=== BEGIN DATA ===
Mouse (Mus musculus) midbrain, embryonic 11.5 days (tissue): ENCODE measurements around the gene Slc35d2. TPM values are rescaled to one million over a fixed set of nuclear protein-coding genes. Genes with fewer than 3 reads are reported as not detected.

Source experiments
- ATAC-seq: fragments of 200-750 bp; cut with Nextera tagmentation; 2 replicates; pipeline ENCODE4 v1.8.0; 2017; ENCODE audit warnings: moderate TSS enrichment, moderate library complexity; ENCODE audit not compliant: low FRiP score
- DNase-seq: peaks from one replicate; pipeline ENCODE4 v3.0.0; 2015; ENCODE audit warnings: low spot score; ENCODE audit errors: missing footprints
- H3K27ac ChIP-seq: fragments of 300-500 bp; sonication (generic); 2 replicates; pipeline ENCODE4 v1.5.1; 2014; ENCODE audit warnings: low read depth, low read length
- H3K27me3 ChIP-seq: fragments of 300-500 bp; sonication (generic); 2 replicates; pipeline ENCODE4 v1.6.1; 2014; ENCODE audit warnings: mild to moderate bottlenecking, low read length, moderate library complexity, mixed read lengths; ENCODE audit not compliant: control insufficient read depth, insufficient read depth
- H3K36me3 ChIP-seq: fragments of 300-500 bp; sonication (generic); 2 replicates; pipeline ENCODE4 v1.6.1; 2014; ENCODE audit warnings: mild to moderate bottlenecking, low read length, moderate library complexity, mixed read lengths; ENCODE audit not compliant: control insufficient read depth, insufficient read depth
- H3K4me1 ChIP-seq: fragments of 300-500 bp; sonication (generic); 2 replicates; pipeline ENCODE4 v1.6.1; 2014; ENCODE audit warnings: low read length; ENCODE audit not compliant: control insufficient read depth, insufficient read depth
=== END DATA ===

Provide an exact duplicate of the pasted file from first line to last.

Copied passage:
Mouse (Mus musculus) midbrain, embryonic 11.5 days (tissue): ENCODE measurements around the gene Slc35d2. TPM values are rescaled to one million over a fixed set of nuclear protein-coding genes. Genes with fewer than 3 reads are reported as not detected.

Source experiments
- ATAC-seq: fragments of 200-750 bp; cut with Nextera tagmentation; 2 replicates; pipeline ENCODE4 v1.8.0; 2017; ENCODE audit warnings: moderate TSS enrichment, moderate library complexity; ENCODE audit not compliant: low FRiP score
- DNase-seq: peaks from one replicate; pipeline ENCODE4 v3.0.0; 2015; ENCODE audit warnings: low spot score; ENCODE audit errors: missing footprints
- H3K27ac ChIP-seq: fragments of 300-500 bp; sonication (generic); 2 replicates; pipeline ENCODE4 v1.5.1; 2014; ENCODE audit warnings: low read depth, low read length
- H3K27me3 ChIP-seq: fragments of 300-500 bp; sonication (generic); 2 replicates; pipeline ENCODE4 v1.6.1; 2014; ENCODE audit warnings: mild to moderate bottlenecking, low read length, moderate library complexity, mixed read lengths; ENCODE audit not compliant: control insufficient read depth, insufficient read depth
- H3K36me3 ChIP-seq: fragments of 300-500 bp; sonication (generic); 2 replicates; pipeline ENCODE4 v1.6.1; 2014; ENCODE audit warnings: mild to moderate bottlenecking, low read length, moderate library complexity, mixed read lengths; ENCODE audit not compliant: control insufficient read depth, insufficient read depth
- H3K4me1 ChIP-seq: fragments of 300-500 bp; sonication (generic); 2 replicates; pipeline ENCODE4 v1.6.1; 2014; ENCODE audit warnings: low read length; ENCODE audit not compliant: control insufficient read depth, insufficient read depth